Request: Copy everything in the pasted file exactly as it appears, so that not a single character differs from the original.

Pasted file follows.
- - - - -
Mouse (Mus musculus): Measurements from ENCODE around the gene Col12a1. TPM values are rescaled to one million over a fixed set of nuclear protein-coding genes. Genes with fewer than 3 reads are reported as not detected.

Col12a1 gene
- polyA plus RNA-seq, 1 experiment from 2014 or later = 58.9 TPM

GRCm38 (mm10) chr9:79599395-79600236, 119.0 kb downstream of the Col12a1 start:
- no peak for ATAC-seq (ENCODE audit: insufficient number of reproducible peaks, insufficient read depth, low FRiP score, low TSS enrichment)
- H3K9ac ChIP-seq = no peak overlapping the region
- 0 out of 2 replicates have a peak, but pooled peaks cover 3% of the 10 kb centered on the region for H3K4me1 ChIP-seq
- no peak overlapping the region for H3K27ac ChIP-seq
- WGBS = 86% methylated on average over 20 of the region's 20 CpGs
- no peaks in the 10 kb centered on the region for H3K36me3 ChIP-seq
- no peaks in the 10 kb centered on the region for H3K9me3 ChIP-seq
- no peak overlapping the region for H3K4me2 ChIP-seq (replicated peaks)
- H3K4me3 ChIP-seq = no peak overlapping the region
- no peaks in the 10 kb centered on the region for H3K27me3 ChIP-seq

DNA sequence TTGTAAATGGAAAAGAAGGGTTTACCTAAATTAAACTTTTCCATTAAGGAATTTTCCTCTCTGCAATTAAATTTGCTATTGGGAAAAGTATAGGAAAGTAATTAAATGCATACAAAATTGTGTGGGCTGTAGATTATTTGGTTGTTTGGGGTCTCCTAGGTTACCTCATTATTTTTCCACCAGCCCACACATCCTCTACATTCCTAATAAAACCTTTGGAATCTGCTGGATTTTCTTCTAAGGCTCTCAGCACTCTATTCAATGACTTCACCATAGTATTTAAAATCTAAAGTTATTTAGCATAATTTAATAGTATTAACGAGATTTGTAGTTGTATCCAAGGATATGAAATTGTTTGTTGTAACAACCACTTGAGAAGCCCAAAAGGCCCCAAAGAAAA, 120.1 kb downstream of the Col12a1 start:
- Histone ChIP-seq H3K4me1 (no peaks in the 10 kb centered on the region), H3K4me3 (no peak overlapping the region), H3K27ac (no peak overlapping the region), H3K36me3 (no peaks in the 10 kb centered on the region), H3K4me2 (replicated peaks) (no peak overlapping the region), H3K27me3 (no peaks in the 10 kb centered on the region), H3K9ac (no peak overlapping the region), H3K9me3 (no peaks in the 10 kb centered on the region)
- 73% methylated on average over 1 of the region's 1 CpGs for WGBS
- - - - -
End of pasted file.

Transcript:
Mouse (Mus musculus): Measurements from ENCODE around the gene Col12a1. TPM values are rescaled to one million over a fixed set of nuclear protein-coding genes. Genes with fewer than 3 reads are reported as not detected.

Col12a1 gene
- polyA plus RNA-seq, 1 experiment from 2014 or later = 58.9 TPM

GRCm38 (mm10) chr9:79599395-79600236, 119.0 kb downstream of the Col12a1 start:
- no peak for ATAC-seq (ENCODE audit: insufficient number of reproducible peaks, insufficient read depth, low FRiP score, low TSS enrichment)
- H3K9ac ChIP-seq = no peak overlapping the region
- 0 out of 2 replicates have a peak, but pooled peaks cover 3% of the 10 kb centered on the region for H3K4me1 ChIP-seq
- no peak overlapping the region for H3K27ac ChIP-seq
- WGBS = 86% methylated on average over 20 of the region's 20 CpGs
- no peaks in the 10 kb centered on the region for H3K36me3 ChIP-seq
- no peaks in the 10 kb centered on the region for H3K9me3 ChIP-seq
- no peak overlapping the region for H3K4me2 ChIP-seq (replicated peaks)
- H3K4me3 ChIP-seq = no peak overlapping the region
- no peaks in the 10 kb centered on the region for H3K27me3 ChIP-seq

DNA sequence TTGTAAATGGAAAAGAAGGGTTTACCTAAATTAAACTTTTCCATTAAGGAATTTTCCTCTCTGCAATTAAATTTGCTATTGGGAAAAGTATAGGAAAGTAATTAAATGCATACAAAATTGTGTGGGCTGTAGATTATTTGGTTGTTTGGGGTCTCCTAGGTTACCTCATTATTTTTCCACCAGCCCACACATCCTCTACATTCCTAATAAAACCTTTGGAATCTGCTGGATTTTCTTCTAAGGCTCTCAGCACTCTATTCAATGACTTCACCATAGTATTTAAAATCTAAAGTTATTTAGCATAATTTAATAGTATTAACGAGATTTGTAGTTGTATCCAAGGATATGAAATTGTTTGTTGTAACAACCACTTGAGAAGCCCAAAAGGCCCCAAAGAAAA, 120.1 kb downstream of the Col12a1 start:
- Histone ChIP-seq H3K4me1 (no peaks in the 10 kb centered on the region), H3K4me3 (no peak overlapping the region), H3K27ac (no peak overlapping the region), H3K36me3 (no peaks in the 10 kb centered on the region), H3K4me2 (replicated peaks) (no peak overlapping the region), H3K27me3 (no peaks in the 10 kb centered on the region), H3K9ac (no peak overlapping the region), H3K9me3 (no peaks in the 10 kb centered on the region)
- 73% methylated on average over 1 of the region's 1 CpGs for WGBS